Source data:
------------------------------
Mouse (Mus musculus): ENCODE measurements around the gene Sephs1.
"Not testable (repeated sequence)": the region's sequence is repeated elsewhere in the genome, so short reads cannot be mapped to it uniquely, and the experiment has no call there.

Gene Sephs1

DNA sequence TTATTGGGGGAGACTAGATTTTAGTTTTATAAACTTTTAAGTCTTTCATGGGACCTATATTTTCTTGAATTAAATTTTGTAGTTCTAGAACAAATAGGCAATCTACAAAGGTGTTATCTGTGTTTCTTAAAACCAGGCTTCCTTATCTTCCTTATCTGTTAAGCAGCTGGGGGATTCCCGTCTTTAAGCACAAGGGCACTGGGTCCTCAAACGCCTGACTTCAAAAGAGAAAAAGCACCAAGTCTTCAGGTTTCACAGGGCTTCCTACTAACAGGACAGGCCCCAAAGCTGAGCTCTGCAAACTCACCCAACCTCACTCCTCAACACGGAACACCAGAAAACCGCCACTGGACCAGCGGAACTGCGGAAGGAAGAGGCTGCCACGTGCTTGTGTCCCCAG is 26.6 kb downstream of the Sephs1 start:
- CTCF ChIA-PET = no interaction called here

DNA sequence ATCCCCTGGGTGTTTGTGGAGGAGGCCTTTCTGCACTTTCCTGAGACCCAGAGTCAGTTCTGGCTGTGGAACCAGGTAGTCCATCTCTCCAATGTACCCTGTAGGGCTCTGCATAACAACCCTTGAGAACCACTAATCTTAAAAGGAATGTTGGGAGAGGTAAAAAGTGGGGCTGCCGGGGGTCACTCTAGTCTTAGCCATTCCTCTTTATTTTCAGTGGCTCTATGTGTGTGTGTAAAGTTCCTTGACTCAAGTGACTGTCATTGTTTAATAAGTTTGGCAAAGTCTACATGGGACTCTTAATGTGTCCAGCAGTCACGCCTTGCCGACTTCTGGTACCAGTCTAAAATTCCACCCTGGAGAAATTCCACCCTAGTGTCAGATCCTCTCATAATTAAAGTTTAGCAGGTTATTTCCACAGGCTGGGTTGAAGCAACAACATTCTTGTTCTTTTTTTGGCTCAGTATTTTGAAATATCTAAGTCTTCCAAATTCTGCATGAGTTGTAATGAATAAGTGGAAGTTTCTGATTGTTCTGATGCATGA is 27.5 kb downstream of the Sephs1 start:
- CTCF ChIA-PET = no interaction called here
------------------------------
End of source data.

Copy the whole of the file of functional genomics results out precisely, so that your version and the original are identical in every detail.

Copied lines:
Mouse (Mus musculus): ENCODE measurements around the gene Sephs1.
"Not testable (repeated sequence)": the region's sequence is repeated elsewhere in the genome, so short reads cannot be mapped to it uniquely, and the experiment has no call there.

Gene Sephs1

DNA sequence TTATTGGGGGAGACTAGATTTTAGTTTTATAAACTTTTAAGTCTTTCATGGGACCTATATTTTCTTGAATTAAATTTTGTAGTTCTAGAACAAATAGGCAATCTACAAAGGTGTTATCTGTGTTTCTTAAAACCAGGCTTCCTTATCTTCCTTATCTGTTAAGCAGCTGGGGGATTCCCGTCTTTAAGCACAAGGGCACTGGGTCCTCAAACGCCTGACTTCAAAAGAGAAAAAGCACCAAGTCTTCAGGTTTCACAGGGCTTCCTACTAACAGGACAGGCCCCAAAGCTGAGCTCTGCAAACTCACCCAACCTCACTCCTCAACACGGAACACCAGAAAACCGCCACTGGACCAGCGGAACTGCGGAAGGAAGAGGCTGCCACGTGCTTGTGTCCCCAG is 26.6 kb downstream of the Sephs1 start:
- CTCF ChIA-PET = no interaction called here

DNA sequence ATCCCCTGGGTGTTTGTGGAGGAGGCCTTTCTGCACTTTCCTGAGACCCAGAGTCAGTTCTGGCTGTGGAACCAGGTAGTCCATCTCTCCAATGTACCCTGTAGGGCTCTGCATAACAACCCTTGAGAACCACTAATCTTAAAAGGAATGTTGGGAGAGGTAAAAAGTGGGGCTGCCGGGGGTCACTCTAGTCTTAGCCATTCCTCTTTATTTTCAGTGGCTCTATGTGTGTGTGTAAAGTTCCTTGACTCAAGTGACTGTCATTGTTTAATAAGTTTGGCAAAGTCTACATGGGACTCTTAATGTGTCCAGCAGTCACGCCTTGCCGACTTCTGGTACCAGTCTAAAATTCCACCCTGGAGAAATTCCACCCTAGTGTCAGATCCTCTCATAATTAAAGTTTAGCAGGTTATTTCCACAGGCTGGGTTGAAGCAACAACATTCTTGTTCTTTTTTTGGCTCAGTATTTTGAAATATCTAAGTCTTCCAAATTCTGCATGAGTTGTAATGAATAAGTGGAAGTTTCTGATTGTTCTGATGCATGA is 27.5 kb downstream of the Sephs1 start:
- CTCF ChIA-PET = no interaction called here